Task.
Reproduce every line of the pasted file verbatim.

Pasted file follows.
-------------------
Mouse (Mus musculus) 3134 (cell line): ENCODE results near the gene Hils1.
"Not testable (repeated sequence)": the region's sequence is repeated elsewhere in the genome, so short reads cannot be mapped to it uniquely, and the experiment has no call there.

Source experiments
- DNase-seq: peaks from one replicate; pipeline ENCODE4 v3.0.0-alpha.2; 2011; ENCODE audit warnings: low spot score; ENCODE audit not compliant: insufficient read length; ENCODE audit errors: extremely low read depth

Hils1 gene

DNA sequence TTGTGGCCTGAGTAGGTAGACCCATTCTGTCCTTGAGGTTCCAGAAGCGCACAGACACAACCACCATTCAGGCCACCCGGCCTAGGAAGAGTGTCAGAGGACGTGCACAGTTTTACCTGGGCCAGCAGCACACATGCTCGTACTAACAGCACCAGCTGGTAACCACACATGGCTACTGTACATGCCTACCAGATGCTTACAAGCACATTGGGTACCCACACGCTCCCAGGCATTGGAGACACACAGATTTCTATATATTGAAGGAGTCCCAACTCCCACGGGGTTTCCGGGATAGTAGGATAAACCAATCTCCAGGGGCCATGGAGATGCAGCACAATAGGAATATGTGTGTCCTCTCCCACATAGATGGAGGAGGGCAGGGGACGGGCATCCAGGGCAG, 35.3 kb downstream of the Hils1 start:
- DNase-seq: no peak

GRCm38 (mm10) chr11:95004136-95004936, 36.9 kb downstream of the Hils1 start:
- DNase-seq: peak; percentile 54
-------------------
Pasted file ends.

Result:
Mouse (Mus musculus) 3134 (cell line): ENCODE results near the gene Hils1.
"Not testable (repeated sequence)": the region's sequence is repeated elsewhere in the genome, so short reads cannot be mapped to it uniquely, and the experiment has no call there.

Source experiments
- DNase-seq: peaks from one replicate; pipeline ENCODE4 v3.0.0-alpha.2; 2011; ENCODE audit warnings: low spot score; ENCODE audit not compliant: insufficient read length; ENCODE audit errors: extremely low read depth

Hils1 gene

DNA sequence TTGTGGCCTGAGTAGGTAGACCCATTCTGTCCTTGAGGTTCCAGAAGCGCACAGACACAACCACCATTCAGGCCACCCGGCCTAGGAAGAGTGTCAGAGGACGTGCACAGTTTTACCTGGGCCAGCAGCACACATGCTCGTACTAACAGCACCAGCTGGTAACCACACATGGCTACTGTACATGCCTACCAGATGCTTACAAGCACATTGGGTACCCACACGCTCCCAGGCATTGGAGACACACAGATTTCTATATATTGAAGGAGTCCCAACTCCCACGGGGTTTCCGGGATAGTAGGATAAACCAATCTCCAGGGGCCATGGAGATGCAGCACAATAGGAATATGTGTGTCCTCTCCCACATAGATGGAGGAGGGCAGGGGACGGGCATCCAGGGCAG, 35.3 kb downstream of the Hils1 start:
- DNase-seq: no peak

GRCm38 (mm10) chr11:95004136-95004936, 36.9 kb downstream of the Hils1 start:
- DNase-seq: peak; percentile 54